When we left the U.K. it was at the end of one of the hottest summers there for years; in fact on the day after we left the weather broke and violent storms struck all over the country causing much damage. We were told later that prior to our arrival in Vila the weather had been poor. However, during our stay we had really nice weather apart from two hurricanes and the occasional tropical downpour during the hot season.
There being no television our children became avid readers using the small library of books left by ex-pats at Vila Cultural Centre, a habit which has stayed with them ever since.
Audrey and I joined Vila Choral Society, very much as back row members of the chorus but we had our few minutes in the limelight when Audrey played an ugly sister in a parody of Cinderella arranged by Neil, and I was one of the Three Little Maids from The Mikado, the other two being Neil and David Seddon, the secret code man in the British Residency.
One Christmas, I think it was 1977, Neil chartered a water taxi and with most of the choir sailed along Vila waterfront in the dark singing carols at all and sundry, including tourists on board a cruise ship at the wharf. It must have gone down fairly well as we didn’t get anything thrown at us. Perhaps we were out of range.
All of our children had friends of various nationalities which gave them an appreciation of other cultures which I believe has been of benefit to them ever since and they have all done well in life back in the U.K.
We managed to acquire three cats during our stay in Vila, two were strays and one was inherited from a Kiwi couple when they left to return to NZ. They (the cats not the Kiwis) were plagued by Myna birds at York Road, being dive bombed by the birds almost every time they crossed the garden. The Mynas would swoop down on the cats and peck their backs and the cats would turn somersaults in their efforts to dodge them. We managed to find homes for all of them when we left (the cats not the Mynas).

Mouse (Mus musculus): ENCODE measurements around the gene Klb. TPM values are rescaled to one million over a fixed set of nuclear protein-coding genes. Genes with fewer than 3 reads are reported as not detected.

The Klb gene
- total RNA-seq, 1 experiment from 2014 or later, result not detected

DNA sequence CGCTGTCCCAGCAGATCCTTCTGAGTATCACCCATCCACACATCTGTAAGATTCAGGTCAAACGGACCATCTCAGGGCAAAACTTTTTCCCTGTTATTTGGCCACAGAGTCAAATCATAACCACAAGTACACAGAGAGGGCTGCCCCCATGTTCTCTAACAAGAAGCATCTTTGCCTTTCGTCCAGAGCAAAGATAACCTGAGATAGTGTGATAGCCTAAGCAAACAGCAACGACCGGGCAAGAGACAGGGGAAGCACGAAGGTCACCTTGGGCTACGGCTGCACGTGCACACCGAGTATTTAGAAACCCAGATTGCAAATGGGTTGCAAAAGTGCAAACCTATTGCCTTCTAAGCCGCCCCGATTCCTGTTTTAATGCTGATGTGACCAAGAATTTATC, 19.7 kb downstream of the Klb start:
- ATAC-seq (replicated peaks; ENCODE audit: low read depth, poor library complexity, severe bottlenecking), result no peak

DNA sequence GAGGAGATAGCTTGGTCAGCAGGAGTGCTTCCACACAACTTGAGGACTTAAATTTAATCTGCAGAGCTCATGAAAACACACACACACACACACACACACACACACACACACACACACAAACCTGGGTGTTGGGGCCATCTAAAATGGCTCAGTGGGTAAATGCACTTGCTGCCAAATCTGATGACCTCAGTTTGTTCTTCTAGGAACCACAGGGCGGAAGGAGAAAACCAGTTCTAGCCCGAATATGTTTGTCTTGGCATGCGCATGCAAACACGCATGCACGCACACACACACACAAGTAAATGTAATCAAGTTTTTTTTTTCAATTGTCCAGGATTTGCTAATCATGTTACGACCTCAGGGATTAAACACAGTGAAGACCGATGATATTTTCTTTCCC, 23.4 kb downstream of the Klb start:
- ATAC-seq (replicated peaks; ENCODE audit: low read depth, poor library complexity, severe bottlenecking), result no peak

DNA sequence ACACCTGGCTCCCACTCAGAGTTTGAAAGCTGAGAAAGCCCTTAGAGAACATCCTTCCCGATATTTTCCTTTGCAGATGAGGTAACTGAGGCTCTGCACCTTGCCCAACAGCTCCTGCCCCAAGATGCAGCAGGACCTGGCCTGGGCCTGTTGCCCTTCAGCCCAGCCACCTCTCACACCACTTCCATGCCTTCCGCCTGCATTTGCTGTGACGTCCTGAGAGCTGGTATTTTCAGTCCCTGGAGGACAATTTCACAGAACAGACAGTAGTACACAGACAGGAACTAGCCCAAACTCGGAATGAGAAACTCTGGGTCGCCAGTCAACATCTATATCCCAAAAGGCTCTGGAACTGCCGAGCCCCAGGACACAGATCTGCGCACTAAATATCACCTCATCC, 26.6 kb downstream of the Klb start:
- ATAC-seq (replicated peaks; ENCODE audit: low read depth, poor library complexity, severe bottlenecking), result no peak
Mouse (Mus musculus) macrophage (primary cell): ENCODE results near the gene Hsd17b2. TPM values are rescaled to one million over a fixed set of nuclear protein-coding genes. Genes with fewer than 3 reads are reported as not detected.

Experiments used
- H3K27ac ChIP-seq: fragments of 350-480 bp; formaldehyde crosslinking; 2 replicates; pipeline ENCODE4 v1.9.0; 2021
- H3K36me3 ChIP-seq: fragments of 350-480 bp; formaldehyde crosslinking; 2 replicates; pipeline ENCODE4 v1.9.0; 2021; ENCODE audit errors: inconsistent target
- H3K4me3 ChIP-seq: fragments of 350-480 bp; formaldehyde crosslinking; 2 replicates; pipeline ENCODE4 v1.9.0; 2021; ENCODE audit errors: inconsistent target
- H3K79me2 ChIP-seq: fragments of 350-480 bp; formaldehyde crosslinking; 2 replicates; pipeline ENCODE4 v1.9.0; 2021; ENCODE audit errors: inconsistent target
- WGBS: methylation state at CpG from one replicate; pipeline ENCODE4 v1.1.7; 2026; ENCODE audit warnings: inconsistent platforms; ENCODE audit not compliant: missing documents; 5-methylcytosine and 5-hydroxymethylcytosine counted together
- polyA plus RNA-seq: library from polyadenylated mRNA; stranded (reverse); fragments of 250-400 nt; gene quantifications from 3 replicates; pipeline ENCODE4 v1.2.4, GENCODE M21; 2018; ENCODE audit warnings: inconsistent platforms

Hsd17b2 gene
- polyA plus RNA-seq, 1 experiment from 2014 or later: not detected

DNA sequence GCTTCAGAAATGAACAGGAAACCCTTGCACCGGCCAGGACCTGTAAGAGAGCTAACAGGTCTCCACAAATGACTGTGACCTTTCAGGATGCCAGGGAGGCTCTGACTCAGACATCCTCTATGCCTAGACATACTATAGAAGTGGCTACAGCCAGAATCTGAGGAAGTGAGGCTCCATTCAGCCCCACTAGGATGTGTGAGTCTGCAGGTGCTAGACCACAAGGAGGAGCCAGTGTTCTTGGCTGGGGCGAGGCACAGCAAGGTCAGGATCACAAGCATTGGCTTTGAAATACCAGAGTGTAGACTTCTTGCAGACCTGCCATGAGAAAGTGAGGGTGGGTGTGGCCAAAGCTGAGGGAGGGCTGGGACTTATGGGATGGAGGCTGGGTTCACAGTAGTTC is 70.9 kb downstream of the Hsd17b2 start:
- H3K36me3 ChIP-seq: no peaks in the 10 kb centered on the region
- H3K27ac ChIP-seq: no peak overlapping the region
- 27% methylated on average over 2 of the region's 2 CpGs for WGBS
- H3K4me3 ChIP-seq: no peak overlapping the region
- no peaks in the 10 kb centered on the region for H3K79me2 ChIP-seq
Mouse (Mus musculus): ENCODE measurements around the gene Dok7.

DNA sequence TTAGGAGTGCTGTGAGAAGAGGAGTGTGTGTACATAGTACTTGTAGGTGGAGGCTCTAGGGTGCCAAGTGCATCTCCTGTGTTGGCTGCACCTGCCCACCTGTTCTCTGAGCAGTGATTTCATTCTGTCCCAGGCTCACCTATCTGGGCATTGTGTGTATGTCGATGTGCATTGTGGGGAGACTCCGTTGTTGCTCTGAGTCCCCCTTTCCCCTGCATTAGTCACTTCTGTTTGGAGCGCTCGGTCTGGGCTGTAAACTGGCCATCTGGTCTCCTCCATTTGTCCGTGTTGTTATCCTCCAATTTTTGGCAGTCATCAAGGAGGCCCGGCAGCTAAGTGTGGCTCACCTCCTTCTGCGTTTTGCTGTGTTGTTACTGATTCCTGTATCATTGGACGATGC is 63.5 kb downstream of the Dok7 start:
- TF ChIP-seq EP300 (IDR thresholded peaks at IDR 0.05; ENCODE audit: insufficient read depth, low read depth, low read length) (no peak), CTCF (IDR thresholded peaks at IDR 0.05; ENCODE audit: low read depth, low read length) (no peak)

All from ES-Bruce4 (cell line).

In January 1978 I was told by the British Residency that in light of upcoming Independence my contract would be terminated on 31 March 1978 but I could stay on on a 3 month rolling temporary contract if I wished. This was a bit too vague for me as I had to think about getting a job back in the U.K. and getting the children into school so I decided to leave at the end of March.
Before then I decided to give the family a treat and chartered an Islander aeroplane from Air Mel to take us all on a sightseeing flight over Vila. There were spare seats on the plane so Richard invited his friend Ishmael Kalsakau to join us. The poor boy was airsick and didn’t enjoy the last 10 minutes of the flight at all. I hope he doesn’t still suffer this problem now he is an eminent politician.
On the 1st of April we were farewelled at Bauerfield by a surprisingly large number of people. We had had a marvellous time and took many wonderful memories back to the U.K.
Looking back I think the 1970s was the best time to be there. I’ve looked at videos posted on U-Tube and have been disappointed how Vila has developed. The charm of Rue Higginson (now Kumul Highway I believe) has been lost to some hideous developments. The outer islands seem to be less affected however.
Copyright Timothy Foster 2017. All rights reserved